Mississippi State target Jadarrius Perkins, left, has seen a large amount of recruiting interest, picking up 17 offers from schools since March 22. Mississippi State has steadily remained in the mix for his services. Photo by: Photos courtesy of Mississippi Gulf Coast Community College
May 18, 2020 6:37:42 PM
STARKVILLE -- While the spring football season was marred by the COVID-19 pandemic, recruiting interest in Mississippi Gulf Coast Community College defensive back Jadarrius Perkins has persisted in bulk.
Since March 22, Perkins has picked up 17 offers from schools ranging from Texas A&M, Oregon and Ole Miss to Texas Tech, Louisville and Oklahoma according to 247sports. Mississippi State has also steadily remained in the mix for his services.
And while Perkins told The Dispatch he doesn't have an exact timetable for when he hopes to make a college decision, he'd fit what coach Mike Leach and defensive coordinator Zach Arnett are building in the secondary in Starkville should he pick the Bulldogs.
At 6-foot-2, 190 pounds, Perkins mimics the length and strength of previous MSU commits in the class of 2020 and 2021. MGCCC teammate Cortez Eatmon, who spent his freshman season at Independence Community College in Kansas and committed to MSU earlier this month, stands at 6-foot-3, 190 pounds. Emmanuel Forbes -- the second-highest rated player in MSU's 2020 class -- and Decamerion Richardson stand 6-foot-1, 171 pounds and 6-foot-2, 176 pounds, respectively.
Given his size, Perkins excels in coverage against the exceedingly larger wide receivers that have begun infiltrating the college game. His 4.42 40-yard dash time also offers a glimpse at the elite level speed he possesses.
"He's just a bigger body, bigger shoulders, bigger legs," MGCCC coach Jack Wright said. "He's the type of corner now that all the big time programs want, because at some point they're going to try a big athlete out there and try to get you one-on-one, man (coverage) and he's the type with his body type that really can match up with that."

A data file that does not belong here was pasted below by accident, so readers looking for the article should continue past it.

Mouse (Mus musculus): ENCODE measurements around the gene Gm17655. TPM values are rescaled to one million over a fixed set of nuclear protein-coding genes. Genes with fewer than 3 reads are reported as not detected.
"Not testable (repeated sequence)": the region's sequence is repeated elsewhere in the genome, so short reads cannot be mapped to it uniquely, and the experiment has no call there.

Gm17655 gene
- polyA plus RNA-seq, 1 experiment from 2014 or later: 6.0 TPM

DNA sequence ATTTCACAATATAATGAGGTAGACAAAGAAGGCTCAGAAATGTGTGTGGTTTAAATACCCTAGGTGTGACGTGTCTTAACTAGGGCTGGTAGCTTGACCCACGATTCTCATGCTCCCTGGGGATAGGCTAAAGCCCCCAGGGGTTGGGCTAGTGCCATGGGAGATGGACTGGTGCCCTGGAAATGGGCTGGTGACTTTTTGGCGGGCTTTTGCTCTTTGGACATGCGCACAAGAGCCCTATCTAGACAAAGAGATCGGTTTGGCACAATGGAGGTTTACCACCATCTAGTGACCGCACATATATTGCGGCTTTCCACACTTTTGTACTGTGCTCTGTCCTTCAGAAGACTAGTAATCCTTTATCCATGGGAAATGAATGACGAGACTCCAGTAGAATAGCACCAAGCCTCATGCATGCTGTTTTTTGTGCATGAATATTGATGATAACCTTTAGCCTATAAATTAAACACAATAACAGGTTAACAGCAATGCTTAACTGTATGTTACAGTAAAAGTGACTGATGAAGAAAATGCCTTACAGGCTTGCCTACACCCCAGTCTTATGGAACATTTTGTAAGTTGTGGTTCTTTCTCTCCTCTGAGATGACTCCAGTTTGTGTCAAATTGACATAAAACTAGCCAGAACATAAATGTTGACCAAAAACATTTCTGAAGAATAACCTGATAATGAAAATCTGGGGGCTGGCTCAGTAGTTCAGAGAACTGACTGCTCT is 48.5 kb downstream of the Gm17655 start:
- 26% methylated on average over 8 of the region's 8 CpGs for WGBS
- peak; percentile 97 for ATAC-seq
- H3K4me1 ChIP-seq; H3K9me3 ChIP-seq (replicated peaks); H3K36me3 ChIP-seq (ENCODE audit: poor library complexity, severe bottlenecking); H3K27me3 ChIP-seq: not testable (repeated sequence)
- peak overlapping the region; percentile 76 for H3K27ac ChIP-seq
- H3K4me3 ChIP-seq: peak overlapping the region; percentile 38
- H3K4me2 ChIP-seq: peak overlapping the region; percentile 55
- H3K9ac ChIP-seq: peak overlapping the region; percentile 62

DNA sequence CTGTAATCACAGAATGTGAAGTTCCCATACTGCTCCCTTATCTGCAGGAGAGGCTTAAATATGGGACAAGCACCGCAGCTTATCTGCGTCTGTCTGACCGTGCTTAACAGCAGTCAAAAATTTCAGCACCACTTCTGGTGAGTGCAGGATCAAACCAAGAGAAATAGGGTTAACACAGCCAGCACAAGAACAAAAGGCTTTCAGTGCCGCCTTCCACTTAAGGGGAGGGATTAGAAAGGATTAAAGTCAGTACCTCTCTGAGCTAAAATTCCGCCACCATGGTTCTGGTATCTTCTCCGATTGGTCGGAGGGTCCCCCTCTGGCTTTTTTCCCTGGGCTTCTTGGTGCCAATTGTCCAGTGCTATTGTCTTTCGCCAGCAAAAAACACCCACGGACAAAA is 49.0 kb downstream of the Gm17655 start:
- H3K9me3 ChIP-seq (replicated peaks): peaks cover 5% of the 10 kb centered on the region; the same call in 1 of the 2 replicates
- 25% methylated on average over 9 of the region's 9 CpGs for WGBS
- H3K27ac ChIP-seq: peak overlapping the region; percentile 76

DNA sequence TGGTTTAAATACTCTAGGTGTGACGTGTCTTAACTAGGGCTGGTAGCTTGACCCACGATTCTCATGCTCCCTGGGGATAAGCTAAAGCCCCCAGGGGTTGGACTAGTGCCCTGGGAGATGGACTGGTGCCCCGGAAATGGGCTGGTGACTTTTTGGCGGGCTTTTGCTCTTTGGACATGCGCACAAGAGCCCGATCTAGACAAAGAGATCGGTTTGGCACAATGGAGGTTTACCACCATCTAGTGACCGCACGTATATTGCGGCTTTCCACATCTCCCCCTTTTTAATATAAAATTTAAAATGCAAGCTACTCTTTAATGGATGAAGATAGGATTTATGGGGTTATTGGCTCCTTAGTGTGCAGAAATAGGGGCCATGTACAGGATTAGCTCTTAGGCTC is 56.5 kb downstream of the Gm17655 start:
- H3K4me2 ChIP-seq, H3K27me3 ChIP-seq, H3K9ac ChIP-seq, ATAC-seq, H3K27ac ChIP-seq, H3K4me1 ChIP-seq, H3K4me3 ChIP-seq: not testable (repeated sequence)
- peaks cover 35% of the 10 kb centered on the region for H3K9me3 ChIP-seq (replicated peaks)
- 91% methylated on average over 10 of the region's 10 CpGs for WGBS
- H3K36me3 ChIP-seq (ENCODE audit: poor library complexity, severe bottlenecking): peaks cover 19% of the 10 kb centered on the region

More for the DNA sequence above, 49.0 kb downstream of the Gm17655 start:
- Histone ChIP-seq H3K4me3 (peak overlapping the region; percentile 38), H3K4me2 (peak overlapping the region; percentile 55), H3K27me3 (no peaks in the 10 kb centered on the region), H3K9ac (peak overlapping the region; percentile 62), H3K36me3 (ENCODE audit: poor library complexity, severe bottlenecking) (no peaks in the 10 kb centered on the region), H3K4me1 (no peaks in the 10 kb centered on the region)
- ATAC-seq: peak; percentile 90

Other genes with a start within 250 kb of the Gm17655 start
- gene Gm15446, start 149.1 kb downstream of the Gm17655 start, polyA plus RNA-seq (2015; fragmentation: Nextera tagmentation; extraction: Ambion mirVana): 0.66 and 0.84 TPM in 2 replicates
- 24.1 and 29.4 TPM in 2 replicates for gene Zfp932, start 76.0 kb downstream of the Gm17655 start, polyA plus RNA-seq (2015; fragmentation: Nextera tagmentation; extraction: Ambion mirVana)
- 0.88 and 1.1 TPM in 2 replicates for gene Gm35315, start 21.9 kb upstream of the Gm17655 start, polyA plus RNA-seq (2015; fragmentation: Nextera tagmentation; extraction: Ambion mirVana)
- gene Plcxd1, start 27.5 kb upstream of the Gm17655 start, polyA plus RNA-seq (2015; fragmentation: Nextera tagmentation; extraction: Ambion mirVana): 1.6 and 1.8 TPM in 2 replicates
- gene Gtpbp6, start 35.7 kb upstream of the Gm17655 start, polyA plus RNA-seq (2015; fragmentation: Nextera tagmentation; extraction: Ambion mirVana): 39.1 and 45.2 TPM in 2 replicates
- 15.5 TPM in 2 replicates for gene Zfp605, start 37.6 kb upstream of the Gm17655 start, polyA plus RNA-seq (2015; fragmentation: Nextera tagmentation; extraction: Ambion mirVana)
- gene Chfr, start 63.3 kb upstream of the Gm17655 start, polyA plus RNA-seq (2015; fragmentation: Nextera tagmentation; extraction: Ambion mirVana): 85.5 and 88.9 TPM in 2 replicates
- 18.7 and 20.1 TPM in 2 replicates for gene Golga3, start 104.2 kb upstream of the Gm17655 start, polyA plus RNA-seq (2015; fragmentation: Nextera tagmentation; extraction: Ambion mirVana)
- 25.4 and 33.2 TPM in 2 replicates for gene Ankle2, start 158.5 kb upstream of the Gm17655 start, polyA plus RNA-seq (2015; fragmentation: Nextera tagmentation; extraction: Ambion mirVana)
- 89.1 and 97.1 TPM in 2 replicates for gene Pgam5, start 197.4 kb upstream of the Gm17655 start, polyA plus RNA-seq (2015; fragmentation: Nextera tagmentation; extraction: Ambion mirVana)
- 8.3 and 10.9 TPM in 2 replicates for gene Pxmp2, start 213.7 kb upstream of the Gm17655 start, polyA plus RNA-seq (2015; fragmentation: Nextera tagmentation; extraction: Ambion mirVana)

Beyond the physical attributes, Perkins boasts a confident persona that gives him a certain edge when lined up along the line of scrimmage. As an ode to this mantra, the message "#COCKY" is conveniently nestled at the back end of his Twitter biography.
"That's just saying I'm fearless; I have the confidence that I will dominate anybody that steps in front of me," he explained in a text message Monday. "It's more like a mentality that I feel is something you need to play this position."
Though offseason work and spring ball were slowed or entirely canceled due to the coronavirus, Perkins has continued to put in time honing his craft. As recently as Sunday, he was running through cone drills in which he'd chop his feet, hit a certain spot and swat a tennis ball thrown his way. Upon reaching the final cone, he turned, backpedaled and leaped into the air to catch a football tossed over his shoulder to simulate coverage.
Performing the drill along a set of railroad tracks, Perkins conceded he's had to get creative in where he can work out. Most days he bounces between his front yard and the practice field at Hattiesburg High School -- where he helped the Tigers to a 13-1 record and a second round appearance in the MHSAA 5A Playoffs as a senior in 2018.
Now two years on from that final season, Perkins stands as one of the more sought after junior college defensive backs in the country despite previously being rated a two-star recruit by Rivals out of high school.
As far as MSU is concerned, he told The Dispatch he's heard frequently from the Bulldog coaching staff -- most notably safeties coach Jason Washington and head coach Mike Leach.
That said, whether Perkins ends up in Starkville remains to be seen. Recent offers from Oregon and Texas A&M have caught his attention. Arkansas should also factor into his recruitment as it hits the home stretch.
But wherever Perkins does end up, he'll carry the physical traits of dominant defensive backs before him and a confidence he'll succeed at any level.
"I mean, he knows he's a good player," Wright said. "And I think if you look at the best players at (defensive back), they have a lot of confidence. If they do give up a ball, in their mind, it's because they made a mistake or somebody got lucky, so it's on to the next play. I think he brings that attitude to the secondary that, I think, you've got to have to be successful there."
Ben Portnoy reports on Mississippi State sports for The Dispatch. Follow him on Twitter at @bportnoy15.